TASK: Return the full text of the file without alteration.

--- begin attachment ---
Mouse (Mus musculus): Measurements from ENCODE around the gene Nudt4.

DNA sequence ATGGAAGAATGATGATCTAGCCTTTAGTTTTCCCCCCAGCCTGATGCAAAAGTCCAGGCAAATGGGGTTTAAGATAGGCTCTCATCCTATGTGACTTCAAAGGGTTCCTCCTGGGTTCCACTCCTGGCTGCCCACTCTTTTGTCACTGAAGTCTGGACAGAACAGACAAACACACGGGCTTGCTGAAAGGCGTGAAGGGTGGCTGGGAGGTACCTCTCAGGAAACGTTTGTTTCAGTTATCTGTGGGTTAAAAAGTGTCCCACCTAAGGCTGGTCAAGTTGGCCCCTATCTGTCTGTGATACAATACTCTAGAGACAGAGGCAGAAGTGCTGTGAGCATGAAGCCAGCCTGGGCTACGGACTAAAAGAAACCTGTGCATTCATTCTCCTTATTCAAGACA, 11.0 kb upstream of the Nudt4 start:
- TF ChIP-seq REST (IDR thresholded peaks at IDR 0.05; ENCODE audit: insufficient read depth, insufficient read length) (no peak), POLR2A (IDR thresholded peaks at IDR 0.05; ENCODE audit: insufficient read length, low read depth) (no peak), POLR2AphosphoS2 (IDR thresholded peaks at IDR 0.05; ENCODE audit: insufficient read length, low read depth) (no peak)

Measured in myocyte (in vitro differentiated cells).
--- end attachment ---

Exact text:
Mouse (Mus musculus): Measurements from ENCODE around the gene Nudt4.

DNA sequence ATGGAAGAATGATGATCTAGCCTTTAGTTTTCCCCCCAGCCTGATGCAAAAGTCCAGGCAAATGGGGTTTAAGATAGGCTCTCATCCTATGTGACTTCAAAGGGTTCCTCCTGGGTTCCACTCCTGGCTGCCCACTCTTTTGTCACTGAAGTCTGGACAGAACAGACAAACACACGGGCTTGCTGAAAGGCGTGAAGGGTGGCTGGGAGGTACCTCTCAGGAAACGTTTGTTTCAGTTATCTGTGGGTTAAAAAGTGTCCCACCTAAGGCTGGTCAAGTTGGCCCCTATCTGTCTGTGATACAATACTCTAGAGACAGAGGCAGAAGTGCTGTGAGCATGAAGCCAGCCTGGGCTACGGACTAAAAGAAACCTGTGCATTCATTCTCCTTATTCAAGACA, 11.0 kb upstream of the Nudt4 start:
- TF ChIP-seq REST (IDR thresholded peaks at IDR 0.05; ENCODE audit: insufficient read depth, insufficient read length) (no peak), POLR2A (IDR thresholded peaks at IDR 0.05; ENCODE audit: insufficient read length, low read depth) (no peak), POLR2AphosphoS2 (IDR thresholded peaks at IDR 0.05; ENCODE audit: insufficient read length, low read depth) (no peak)

Measured in myocyte (in vitro differentiated cells).